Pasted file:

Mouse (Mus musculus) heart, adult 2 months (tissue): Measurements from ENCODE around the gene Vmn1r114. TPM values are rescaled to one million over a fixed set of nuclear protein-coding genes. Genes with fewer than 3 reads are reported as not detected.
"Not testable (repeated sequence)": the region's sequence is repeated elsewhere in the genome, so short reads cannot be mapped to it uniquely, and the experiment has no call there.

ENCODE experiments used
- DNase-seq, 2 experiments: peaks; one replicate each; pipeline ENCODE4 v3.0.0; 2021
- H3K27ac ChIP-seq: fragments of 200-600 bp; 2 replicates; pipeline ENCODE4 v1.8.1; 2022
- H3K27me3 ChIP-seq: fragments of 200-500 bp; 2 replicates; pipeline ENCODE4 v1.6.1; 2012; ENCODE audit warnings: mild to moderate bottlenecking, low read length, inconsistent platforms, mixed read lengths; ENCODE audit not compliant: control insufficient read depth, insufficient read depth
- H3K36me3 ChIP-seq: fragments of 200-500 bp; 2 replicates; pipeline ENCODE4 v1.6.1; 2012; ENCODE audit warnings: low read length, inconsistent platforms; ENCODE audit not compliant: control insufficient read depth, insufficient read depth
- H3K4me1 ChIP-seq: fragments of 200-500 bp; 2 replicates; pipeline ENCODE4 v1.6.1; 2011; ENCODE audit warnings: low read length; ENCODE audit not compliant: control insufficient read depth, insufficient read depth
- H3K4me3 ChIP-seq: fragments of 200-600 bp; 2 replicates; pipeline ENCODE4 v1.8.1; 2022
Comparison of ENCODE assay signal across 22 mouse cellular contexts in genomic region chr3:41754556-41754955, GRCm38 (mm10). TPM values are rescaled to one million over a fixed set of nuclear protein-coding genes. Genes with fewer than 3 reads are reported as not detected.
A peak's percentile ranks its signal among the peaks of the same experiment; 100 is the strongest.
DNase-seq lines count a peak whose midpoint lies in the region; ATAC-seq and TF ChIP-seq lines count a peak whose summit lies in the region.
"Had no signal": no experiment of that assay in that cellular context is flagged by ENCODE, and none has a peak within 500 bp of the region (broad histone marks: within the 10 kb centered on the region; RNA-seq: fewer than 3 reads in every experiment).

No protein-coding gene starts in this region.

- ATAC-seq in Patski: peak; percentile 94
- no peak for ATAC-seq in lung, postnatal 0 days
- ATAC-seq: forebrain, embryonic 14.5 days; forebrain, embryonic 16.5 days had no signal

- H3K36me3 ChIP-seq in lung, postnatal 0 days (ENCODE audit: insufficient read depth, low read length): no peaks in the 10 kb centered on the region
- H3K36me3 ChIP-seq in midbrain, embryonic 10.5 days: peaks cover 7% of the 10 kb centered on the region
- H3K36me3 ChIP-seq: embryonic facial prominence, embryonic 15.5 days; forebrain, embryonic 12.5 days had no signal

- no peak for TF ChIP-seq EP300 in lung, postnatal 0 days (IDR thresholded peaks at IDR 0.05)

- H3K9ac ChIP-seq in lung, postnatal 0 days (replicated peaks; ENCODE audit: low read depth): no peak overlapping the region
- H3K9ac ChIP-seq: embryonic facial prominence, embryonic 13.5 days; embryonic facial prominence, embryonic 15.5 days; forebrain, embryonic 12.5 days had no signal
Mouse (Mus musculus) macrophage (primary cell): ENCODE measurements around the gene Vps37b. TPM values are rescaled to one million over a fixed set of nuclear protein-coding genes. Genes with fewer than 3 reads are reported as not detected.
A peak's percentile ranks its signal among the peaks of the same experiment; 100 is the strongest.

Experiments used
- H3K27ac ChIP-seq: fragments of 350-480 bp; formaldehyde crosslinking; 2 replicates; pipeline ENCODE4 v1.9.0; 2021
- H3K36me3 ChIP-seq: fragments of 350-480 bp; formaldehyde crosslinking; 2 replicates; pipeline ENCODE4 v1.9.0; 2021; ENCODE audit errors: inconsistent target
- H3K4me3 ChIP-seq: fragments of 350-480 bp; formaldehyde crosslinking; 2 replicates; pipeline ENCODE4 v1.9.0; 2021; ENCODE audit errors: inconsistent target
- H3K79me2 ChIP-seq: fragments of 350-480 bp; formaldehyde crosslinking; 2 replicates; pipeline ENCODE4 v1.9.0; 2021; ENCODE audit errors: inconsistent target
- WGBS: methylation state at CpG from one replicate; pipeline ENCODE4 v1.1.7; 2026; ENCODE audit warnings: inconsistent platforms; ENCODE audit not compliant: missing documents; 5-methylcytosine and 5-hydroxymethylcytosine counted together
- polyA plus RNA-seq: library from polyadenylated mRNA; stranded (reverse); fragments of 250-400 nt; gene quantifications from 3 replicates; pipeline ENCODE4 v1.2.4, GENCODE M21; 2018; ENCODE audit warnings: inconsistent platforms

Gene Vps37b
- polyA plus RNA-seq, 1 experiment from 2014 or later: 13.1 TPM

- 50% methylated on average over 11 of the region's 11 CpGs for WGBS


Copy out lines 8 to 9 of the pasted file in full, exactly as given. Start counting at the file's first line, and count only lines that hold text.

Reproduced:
- H3K4me1 ChIP-seq: fragments of 200-500 bp; 2 replicates; pipeline ENCODE4 v1.6.1; 2011; ENCODE audit warnings: low read length; ENCODE audit not compliant: control insufficient read depth, insufficient read depth
- H3K4me3 ChIP-seq: fragments of 200-600 bp; 2 replicates; pipeline ENCODE4 v1.8.1; 2022